Hitting the Right Notes
The 14 courses on the Southern Prairie Tour are an easy drive south of the metro area, and at least one updated track suggests you “get back” on the road.
April 15, 2022 | 2 min.
By Chuck Lennon
Photos by Peter Wong Photography
The Abbey Road entrance at Montgomery National Golf Club hints at what’s to “come together.” When new owner and pro Greg McKush bought the golf course, it was the culmination of a three-year brainstorm with architect/designer Paul Miller when they worked together at Meadows at Mystic Lake. With a little help from friends, McKush and Miller collaborated on their inspiration of a Beatles-theme to the renovation. Since then, the word spread (i.e. golf.com, and a fellow in Liverpool, England, is “in touch weekly and working on a documentary,” says McKush).
An active Facebook (Meta) page chronicled the building of a 10,500-square-foot log clubhouse and event center. It’s set on a highly-elevated promontory with an expansive view of the course and the already iconic yellow submarine on the pond at 18—which reveals the course’s intended Beatles sub-theme. Aligning with the fact that McKush is a singer and songwriter, this all makes sense.
“Guitars and Golf” nights at the course “are a blast, and we also have a guitar-shaped bunker on No. 10,” McKush reports. It’s not overt, just amusing and charming window dressing on a golf course on the upswing. For his part, Miller explains, “we’ve switched and tweaked some holes and done some landscape work.” Late fall opening events at Montgomery include a Big Cups and Chili Dipper.
The two courses in New Prague entertain a total of 384 MGA members. There’s a bakery in town that has kolackies (apricot recommended). New Prague Golf Club is a classic parkland-style layout noted for its smooth putting greens, opened in 1931.
Creeksbend Golf Course adds 200 MGA members to the New Prague total. Goldstrand laid the course out in 1995, and players negotiate elevation changes, and the creek meanders around ponds and wetlands. The clubhouse is a 1930s barn, and the course also boasts a 10,000-square-foot practice putting green.
Ridges at Sand Creek in Jordan is as tough and fun as it is unique. It must be quite the challenge when multiple boys and girls AA high school section and state championships are held there. The course begins with seven wide open, linksy holes before a transition via cart path unveils a mature parkland the rest of the way. General manager and MGA vice president Mike Malone reports a familiar tune regarding an “outstanding season in 2021.” There’s an exceptional restaurant in the clubhouse.
Visit Minnesota’s Largest Candy Store in Jordan
The candy store is an extremely popular destination. Its large yellow barn captures the eye on Highway 169, and coupled with Jim’s Apple Farm this destination compels a visit. You name it they have it. Chuckles? Yep. Necco wafers? Of course. It is a jam-packed inventory with a worldwide reputation. The farm harbors 10,000 trees and sells apples galore in season, and its Apple Strudel and horseradish sauce enjoy glowing reviews that rival the local town ball team, which plays at the charming mini met.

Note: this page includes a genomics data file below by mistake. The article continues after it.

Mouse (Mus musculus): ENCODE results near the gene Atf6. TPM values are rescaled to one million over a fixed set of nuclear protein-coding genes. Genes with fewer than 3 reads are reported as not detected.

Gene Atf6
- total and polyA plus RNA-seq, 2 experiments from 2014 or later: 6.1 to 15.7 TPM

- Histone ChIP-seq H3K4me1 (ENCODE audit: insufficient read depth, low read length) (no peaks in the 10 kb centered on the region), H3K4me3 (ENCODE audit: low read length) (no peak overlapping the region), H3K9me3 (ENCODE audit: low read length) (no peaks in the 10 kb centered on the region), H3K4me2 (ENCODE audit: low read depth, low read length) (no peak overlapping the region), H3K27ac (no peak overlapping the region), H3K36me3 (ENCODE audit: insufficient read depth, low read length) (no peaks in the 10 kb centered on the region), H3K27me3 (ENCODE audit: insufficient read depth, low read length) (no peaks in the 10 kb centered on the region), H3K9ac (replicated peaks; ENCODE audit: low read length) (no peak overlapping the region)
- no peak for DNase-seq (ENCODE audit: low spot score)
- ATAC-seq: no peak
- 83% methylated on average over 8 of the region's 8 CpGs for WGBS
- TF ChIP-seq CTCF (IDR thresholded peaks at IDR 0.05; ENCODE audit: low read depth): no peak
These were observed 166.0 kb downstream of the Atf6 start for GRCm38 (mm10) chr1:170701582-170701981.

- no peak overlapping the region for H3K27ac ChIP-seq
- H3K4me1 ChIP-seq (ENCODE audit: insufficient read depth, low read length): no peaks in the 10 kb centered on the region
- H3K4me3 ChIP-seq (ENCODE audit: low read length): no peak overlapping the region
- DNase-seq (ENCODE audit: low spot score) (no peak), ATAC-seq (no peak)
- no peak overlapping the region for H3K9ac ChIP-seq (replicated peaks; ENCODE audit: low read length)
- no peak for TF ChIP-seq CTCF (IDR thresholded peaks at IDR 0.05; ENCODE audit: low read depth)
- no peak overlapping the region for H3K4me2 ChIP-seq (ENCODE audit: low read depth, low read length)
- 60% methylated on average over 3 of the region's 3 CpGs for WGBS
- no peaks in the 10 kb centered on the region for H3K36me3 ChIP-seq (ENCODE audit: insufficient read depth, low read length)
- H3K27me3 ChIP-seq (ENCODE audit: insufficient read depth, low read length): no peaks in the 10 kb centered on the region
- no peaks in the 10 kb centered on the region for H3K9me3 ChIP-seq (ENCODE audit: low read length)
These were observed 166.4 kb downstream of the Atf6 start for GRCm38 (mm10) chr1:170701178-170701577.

Another local diversion is Sand Creek Adventures, with 1,600 feet of zip line through the trees and over Sand Creek. They also have high- and low-ropes adventure courses. The candy store and farm are located on 169, just west of the Ridges at Sand Creek, and a short hop south of Valleyfair Amusement Park, Canterbury Downs and Mystic Lake Casino.
Shoreland Country Club is a semi-private in St. Peter with a very attractive environment, with views of Lake Emily and the lush Minnesota River Valley.
Le Sueur Country Club’s charm begins with its website course tour, with the popular old golf tune “Straight Down the Middle,” sung by Der Bingle himself (Bing Crosby). Roly poly fairways and small greens on this Russ Zachariason design, originally 1926. The course is as popular as the Crosby song.
On the northeast outskirts of Mankato in Janesville, Prairie Ridge Golf Course, a quality Goldstrand nine that can be considered the gateway to the three Mankato courses on this tour. A recently discovered 1938 photo west of Janesville presumably shows what might have been a golf course. We’ll leave that to the author of “Fore. Gone. Golf.”
North Links Golf Course, a par 72, is the only 18-hole public course in Mankato (located in North Mankato). The private Mankato Golf Club has a rich history dating to Tom Bendelow in 1919. The course was updated to eighteen holes in 1954.
The ‘west wing’ of this tour includes Terrace View Golf Club, and stops in Madelia and New Ulm, each of which host the July celebrations with popular parades: Park Days and Bavarian Blast, respectively.
Mankato’s Terrace View was fresh and wide open in the ‘70s when Sam Snead conducted a youth clinic there. Out west a bit, Madelia Golf Course’s nine was assembled by architects Bolton & Menk, a company that specializes in public infrastructure in the region.
You’ll pass Morgan Creek Winery and Schell’s Brewery en route into New Ulm, where the statue of Hermann and splendid Germanic cuisine make the difference. The semi-private New Ulm Country Club general manager and pro Tim Huffman reeled off an impressive number of open tourneys at NUCC this season. Starting with the 62nd Invitational in June; Schell’s event August 28-29; a Pro-am September 12; Greenskeepers Revenge October 15-16; a 3-player Fall Classic, and more, all attesting to the popularity of this semi-private par 71.
There’s no mystery to this magical tour of great golf in Minnesota’s Southern prairie.